Friday, January 25, 2013

Garland's Barn

Garland's barn fell during the Big Snow. 

Old hay pulley

It sat up the hill from us, stately behind the trees. The spring and fall sun rose behind it, silhouetting it spectacularly.   She was a real beauty.

Well aged tobacco left from the last harvest, years ago.
She'd started out as a hay barn - the pulley is still there.  

For the last few decades she'd been used as a tobacco barn - the neighbors hung tobacco in there to cure over the winter.

Old tobacco poles sticking out of the wreckage.

We had a renegade llama at one point out here, but he was a wild thing and jumped the fences and eventually disappeared.  We figured a coyote got him.  One day, the neighbor went to check his tobacco and out of the blackness of this barn came running, right at him, our dark llama.    It like to gave him a heart attack. 

Bless his heart - he was laughing by the time he told us, but it must have taken a couple of years off his life.    Turns out that rotten llama had been hiding out up there for months.  Grazing in the hay field, drinking from the pond and sleeping in the barn.    We caught him and gave him away but that's another story.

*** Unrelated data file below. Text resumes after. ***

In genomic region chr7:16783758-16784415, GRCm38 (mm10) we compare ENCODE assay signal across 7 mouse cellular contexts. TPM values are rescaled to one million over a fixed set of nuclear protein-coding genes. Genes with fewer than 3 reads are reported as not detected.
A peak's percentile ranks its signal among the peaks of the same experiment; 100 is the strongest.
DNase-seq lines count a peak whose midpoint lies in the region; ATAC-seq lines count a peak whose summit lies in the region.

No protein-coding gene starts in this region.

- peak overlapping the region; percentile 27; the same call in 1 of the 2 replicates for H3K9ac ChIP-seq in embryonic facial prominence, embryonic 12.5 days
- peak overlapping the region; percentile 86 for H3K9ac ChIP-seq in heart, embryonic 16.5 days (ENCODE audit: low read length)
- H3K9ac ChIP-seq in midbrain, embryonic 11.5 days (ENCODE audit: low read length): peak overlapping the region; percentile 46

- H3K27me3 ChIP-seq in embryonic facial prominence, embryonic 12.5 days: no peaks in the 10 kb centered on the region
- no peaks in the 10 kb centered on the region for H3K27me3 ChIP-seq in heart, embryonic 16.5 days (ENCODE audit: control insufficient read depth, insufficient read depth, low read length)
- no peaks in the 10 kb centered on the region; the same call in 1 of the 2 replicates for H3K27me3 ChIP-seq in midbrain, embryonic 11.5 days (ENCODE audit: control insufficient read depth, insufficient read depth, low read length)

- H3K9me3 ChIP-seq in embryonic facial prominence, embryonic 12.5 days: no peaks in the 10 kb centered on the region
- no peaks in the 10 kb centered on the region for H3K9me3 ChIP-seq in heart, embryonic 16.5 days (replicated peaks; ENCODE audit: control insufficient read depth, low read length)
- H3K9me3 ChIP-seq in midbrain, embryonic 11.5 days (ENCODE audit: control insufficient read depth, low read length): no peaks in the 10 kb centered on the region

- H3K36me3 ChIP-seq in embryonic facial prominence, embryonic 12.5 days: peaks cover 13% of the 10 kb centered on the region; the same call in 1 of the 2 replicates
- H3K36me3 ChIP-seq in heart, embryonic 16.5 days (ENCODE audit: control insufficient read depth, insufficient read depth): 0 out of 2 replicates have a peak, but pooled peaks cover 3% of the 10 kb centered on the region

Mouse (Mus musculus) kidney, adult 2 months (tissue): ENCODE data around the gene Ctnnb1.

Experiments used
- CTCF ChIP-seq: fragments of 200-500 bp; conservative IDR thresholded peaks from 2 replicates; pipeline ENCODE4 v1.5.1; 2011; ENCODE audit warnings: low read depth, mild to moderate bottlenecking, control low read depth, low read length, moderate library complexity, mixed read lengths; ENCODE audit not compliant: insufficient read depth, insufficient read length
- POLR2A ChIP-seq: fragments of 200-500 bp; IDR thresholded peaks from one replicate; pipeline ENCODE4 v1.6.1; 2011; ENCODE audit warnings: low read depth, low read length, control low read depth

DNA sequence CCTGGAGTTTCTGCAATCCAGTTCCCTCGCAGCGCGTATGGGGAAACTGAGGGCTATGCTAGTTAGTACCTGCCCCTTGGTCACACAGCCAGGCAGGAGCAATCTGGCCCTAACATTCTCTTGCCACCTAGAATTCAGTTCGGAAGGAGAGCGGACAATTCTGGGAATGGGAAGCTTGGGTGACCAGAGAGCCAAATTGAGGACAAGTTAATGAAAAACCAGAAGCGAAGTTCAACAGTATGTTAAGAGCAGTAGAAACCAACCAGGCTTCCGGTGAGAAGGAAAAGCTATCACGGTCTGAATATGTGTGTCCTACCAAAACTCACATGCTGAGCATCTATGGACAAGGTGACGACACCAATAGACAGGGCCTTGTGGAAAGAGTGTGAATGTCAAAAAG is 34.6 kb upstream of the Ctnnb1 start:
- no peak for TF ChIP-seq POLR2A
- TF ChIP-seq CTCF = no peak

When folks out here stopped growing tobacco, the barn was ignored, except for target practice now and then.

Mostly she rested. 

Now she's broken.

She's fallen. 

But she's as beautiful as ever. 


  1. What are they going to do with this wood? This was a wonderful looking barn at one time!

  2. Gorgeous photography! Thanks for sharing this memorable landmark!

  3. Such a story you told there. There are liftimes of tales associated with the structures we build and that live on and then pass. I loved this post!

  4. I wonder how old this is because it still looks lovely despite the rust and damage. Maybe it's really her time to fall down, and a sign that in time, something much better will be built again at her spot.

    Leif Clancy @


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